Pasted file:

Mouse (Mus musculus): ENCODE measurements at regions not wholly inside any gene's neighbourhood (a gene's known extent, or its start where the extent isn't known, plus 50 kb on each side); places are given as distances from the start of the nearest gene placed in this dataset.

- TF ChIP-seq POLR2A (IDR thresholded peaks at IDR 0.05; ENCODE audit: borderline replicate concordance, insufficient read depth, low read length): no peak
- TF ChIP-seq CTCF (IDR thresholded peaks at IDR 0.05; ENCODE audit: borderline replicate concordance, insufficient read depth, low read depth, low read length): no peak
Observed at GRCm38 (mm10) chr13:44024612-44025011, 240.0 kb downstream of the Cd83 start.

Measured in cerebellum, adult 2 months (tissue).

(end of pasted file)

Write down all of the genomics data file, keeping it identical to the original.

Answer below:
Mouse (Mus musculus): ENCODE measurements at regions not wholly inside any gene's neighbourhood (a gene's known extent, or its start where the extent isn't known, plus 50 kb on each side); places are given as distances from the start of the nearest gene placed in this dataset.

- TF ChIP-seq POLR2A (IDR thresholded peaks at IDR 0.05; ENCODE audit: borderline replicate concordance, insufficient read depth, low read length): no peak
- TF ChIP-seq CTCF (IDR thresholded peaks at IDR 0.05; ENCODE audit: borderline replicate concordance, insufficient read depth, low read depth, low read length): no peak
Observed at GRCm38 (mm10) chr13:44024612-44025011, 240.0 kb downstream of the Cd83 start.

Measured in cerebellum, adult 2 months (tissue).